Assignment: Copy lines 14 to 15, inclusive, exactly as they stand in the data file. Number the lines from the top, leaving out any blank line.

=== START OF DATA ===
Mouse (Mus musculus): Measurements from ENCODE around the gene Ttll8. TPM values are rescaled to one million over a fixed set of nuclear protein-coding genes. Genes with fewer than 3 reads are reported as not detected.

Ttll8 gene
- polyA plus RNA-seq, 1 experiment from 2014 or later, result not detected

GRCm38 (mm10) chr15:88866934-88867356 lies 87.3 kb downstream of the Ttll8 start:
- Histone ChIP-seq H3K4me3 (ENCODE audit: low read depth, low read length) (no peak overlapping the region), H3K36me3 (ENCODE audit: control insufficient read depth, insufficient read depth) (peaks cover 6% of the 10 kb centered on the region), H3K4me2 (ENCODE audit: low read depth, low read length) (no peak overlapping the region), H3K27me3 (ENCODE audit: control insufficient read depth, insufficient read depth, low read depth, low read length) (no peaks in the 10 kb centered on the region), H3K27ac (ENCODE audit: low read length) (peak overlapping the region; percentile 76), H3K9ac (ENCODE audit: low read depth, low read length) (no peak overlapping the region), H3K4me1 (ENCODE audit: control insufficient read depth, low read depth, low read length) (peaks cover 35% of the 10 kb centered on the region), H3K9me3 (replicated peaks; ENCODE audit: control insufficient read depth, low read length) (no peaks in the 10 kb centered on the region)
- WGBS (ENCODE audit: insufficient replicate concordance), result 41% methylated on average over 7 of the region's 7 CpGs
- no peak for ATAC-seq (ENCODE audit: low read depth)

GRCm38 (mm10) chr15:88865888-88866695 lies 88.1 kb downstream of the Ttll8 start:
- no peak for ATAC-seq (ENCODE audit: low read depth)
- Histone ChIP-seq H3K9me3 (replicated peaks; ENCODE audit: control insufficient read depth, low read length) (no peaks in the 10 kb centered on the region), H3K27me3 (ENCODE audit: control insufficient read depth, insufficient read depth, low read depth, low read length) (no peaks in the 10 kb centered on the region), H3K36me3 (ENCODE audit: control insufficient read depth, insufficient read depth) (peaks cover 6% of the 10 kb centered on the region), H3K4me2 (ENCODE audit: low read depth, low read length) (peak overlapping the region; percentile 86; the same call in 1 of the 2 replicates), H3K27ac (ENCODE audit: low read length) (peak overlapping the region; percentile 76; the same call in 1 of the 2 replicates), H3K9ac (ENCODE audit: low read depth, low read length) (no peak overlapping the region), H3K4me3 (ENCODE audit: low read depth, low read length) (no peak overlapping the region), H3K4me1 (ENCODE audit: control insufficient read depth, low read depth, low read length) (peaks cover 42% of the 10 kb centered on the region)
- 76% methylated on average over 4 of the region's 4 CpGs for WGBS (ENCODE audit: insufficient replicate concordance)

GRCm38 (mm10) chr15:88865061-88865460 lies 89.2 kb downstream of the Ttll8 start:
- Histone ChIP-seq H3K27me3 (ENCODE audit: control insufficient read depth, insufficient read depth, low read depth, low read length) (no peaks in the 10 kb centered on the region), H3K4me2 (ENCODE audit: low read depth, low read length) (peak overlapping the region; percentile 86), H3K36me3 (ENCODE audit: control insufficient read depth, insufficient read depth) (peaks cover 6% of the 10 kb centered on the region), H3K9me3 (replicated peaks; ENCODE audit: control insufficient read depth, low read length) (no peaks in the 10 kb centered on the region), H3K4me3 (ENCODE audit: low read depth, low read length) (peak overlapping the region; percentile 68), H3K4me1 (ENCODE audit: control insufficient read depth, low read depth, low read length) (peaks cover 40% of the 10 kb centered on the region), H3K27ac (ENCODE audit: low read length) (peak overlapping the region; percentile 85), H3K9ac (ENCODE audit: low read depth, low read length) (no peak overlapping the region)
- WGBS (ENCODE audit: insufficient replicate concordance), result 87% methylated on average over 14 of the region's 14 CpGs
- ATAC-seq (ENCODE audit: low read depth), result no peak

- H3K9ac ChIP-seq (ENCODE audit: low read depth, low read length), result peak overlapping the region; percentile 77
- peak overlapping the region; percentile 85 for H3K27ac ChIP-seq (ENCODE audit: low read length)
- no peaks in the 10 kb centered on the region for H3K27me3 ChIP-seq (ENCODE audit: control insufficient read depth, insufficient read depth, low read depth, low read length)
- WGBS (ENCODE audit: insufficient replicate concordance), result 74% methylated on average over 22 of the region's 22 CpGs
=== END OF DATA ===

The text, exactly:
- WGBS (ENCODE audit: insufficient replicate concordance), result 87% methylated on average over 14 of the region's 14 CpGs
- ATAC-seq (ENCODE audit: low read depth), result no peak